Windsucking releases endorphins that give the horse a high, and in some ways they become addicted. Weight loss or low weight is part of the problem.
You have a nice big pasture with plenty of grass I assume, so the only thing you need to do is feed him adequate amounts of grain to maintain his weight. You should weigh your grain and read the label as to what amount you can feed safely daily. I am not a fan of the I fed a scoop of grain because a scoop could be 1 pound or 5 pounds of grain, not enough. If the bag calls for 10-15 pounds daily you should feed a minimum of that. For weight gain you can use the upper end of the scale.
I suspect if you are feeding one scoop of grain a day that you will find the horse could very easily be increased to 2 scoops or even 3 daily once you read the label and weigh the scoop when full of grain. If he is underweight I would first put some weight on him, get a collar on him and then see how he does. I bet he will be just fine with no health issues.

Cherie 11-14-2011 08:41 AM

Wind sucking can cause weight problems because when a horse is 'hanging' on a gate he is not eating. Air can fill his stomach and he does not feel as hungry as a horse that does not crib.

Chewing wood is frequently a symptom of a lack of Calcium in a horse's diet just and chewing bark off of trees can indicate. If a horse is eating a diet of grass and grass hay, you can just about bet Calcium is inadequate. Feeding a loose mineral with a Ca to P (Phosphorus) ratio of 3 or 4 to 1 will correct the problem and may even help that amount of cribbing he does.

I would fit him with a Miracle Collar, get him on a good loose mineral, have his teeth done and deworm him before I raised the amount or changed the kind of grain you are feeding him. All of those changes may get him started gaining weight and should be done first.

When the Vet does his teeth, you can ask about ulcers (frequently a horse is anemic when they have ulcers and shows other indications) and a check of his front teeth will give you some idea of how long he has been cribbing. Ulcers can often develop when a horse is stalled and shown and the cribbing will appear then also. Years later, the ulcers are long gone after that horse has been turned out and is on a 'free-choice' diet of grass and hay but the cribbing persists as an ingrained habit.

loosie 11-14-2011 04:43 PM

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Originally Posted by Annnie31 (Post 1232488)
Windsuckers can be underweight, because they would rather windsuck than eat.
Windsucking releases endorphins that give the horse a high, and in some ways they become addicted. Weight loss or low weight is part of the problem.


Air can fill his stomach and he does not feel as hungry as a horse that does not crib.
These are 2 assumptions about windsucking that I think have been found incorrect. They do not actually swallow air and although it's been a long standing belief about the endorphin release thing, I thought studies have not shown this to happen(??)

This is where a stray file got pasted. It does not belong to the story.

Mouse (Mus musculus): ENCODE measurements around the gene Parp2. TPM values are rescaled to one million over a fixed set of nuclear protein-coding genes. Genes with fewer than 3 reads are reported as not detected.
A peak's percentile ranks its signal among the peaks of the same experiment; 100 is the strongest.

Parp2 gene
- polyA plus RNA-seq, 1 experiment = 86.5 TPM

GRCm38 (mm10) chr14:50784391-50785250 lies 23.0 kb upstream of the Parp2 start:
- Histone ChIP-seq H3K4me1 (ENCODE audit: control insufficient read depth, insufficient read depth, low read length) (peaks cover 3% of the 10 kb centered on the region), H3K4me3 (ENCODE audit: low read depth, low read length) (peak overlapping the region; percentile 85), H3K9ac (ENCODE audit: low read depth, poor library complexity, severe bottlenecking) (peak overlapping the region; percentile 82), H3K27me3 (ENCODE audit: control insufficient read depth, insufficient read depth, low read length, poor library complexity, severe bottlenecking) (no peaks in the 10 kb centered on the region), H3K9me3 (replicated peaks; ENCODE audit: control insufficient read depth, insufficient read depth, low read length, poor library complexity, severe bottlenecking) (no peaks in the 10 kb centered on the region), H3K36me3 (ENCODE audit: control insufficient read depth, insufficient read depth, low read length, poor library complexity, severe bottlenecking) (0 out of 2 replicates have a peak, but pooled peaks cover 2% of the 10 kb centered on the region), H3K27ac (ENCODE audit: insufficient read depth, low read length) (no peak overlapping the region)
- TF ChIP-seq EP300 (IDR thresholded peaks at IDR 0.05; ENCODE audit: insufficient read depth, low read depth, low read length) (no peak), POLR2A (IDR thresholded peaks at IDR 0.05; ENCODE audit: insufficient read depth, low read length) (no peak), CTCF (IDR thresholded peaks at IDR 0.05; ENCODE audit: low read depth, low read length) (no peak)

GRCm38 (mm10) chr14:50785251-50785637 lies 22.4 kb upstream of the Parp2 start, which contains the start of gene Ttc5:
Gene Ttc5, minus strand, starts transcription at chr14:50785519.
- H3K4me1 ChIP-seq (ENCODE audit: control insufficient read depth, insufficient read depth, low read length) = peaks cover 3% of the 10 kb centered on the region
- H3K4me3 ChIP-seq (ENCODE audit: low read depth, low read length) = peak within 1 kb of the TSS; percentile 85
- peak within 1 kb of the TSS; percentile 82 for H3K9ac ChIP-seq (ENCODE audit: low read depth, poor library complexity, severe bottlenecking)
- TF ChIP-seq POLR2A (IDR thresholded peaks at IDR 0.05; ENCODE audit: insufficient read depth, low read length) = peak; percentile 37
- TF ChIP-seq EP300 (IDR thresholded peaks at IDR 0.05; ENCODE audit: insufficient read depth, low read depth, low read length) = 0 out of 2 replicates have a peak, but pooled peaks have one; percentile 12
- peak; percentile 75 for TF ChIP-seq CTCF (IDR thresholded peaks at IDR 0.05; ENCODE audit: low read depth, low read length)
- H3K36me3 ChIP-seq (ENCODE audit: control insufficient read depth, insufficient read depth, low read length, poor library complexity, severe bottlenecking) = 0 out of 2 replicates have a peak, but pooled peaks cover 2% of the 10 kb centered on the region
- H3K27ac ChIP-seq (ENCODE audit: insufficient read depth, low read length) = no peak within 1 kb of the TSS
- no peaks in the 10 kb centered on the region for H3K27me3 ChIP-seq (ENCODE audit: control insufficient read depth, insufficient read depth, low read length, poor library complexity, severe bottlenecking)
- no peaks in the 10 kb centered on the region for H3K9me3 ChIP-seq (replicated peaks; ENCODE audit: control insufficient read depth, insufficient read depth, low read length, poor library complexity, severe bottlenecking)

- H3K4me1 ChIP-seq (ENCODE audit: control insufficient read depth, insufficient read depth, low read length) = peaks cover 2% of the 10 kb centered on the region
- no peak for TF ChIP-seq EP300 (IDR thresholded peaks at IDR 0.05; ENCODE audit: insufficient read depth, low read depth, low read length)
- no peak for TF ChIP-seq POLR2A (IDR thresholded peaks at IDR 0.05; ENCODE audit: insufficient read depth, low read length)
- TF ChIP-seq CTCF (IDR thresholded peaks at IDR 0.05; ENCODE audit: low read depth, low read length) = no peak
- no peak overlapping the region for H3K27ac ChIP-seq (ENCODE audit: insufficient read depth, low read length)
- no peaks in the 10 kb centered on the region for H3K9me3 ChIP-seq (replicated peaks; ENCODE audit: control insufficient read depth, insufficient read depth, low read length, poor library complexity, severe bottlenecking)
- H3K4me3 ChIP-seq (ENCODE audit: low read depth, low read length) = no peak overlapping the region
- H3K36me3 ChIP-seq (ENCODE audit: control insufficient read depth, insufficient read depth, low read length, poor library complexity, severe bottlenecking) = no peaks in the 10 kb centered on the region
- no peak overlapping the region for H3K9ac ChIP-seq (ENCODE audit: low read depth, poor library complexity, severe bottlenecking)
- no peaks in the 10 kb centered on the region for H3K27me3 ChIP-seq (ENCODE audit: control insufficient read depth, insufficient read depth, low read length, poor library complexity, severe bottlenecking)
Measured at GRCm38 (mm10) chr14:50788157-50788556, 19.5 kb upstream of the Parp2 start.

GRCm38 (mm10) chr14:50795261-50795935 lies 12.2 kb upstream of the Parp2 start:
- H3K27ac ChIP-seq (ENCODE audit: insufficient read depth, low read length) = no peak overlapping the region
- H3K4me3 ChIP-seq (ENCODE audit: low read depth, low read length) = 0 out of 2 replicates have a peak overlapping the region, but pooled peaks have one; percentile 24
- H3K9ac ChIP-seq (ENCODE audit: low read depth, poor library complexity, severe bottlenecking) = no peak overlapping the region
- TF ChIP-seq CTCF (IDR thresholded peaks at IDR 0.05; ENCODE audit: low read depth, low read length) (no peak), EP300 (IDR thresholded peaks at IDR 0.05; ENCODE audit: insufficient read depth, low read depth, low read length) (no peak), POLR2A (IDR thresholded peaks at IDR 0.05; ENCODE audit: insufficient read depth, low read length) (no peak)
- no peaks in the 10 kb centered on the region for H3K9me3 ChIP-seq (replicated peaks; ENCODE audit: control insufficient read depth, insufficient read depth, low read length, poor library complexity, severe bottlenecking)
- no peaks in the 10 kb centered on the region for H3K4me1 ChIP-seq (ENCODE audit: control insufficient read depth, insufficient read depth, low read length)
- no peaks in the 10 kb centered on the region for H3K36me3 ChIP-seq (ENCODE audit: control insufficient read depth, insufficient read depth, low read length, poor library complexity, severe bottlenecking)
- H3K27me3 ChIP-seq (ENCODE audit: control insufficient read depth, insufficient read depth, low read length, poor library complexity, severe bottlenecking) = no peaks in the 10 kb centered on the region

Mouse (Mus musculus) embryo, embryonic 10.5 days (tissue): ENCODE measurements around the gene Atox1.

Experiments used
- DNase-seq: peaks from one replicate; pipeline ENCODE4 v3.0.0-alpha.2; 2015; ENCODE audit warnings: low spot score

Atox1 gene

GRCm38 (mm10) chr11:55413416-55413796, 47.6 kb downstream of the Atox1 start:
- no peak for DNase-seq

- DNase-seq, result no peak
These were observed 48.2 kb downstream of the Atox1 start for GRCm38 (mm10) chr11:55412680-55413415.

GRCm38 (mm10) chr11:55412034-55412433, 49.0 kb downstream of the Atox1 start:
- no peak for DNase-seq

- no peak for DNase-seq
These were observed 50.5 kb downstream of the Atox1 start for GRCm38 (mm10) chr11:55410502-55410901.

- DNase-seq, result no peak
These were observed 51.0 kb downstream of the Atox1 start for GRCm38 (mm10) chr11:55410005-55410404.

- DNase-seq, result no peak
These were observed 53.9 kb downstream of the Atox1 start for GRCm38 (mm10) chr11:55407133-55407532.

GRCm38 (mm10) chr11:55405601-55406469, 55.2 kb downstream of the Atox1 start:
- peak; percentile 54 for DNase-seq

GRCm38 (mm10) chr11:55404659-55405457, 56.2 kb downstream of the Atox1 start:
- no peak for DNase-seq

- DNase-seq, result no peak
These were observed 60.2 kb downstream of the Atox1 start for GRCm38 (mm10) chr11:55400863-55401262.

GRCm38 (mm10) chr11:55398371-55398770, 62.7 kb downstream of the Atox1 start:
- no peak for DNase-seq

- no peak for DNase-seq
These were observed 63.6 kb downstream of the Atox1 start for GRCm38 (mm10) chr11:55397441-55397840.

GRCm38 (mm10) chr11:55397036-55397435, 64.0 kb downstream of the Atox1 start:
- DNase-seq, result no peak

If the bag calls for 10-15 pounds daily you should feed a minimum of that.
Considering that manufacturers always want to sell more feed and that I've almost consistently found on analysis that what is written on any bag/packet/bucket is more than the horse needs, I disagree with that.


Chewing wood is frequently a symptom of a lack of Calcium
Not sure about calcium particularly, I thought it was copper, but I'm not a nutritionist. But yes, you raise a very good point, that it can sometimes be due to nutritional deficiencies/imbalance, so that's worth looking into as well.

arrowsaway 11-14-2011 06:09 PM

Thanks for the advice, all.
We put out three large bails in the evening and everyone gets grained then, too. I would say one scoop=about 5 or 6 cups, and I'm not sure what type of grain it is. But I will definitely be looking into that. The hay lasts into the next evening when it's time to be fed again, and there is grass to munch on in the meantime. It's not as though his tummy is ever empty, or that he isn't interested in food.
I have no doubt that the floating and worming will help a bunch, but in the meantime, I have a question about the Miracle Collar. It only puts a temporary stop to the behavior, correct? Once you remove it, they'll go back to doing whatever they please, I assume. This doesn't even seem worthwhile to me to have to cinch something tight around his neck 24/7, every day of the year.
Please correct me if I am wrong.

and yes, that's my boy in my avatar. He's such a sweetie<3

Cherie 11-14-2011 09:31 PM

Yes! Once a horse is a long-time cribber, they will never stop wanting to do it. You can put a collar on one for years and the first time he can do it, he will crib. Collars do not even stop all of them. A few horses learn to crib on something very low and the collars will not stop one of these horses.

I claimed a cribber at the track. I was convinced I could get him more fit by stopping his cribbing. The old trainer just laughed when I told him that. I put a collar on him but he would crib lower on the bottom chain across the stall door. So, I put him in a pen that had an electric wire along every rail and including the gate. When I went to feed him about 3 days later and saw that he had a big open, bleeding sore on one knee and it was swelled about triple its normal size. He had figured out how to crib on his own knee. I gave up.

And Yes!. It is worth doing it. Cribbers are difficult to keep weight on, ruin their teeth and are very prone to colic. It is well worth the bother.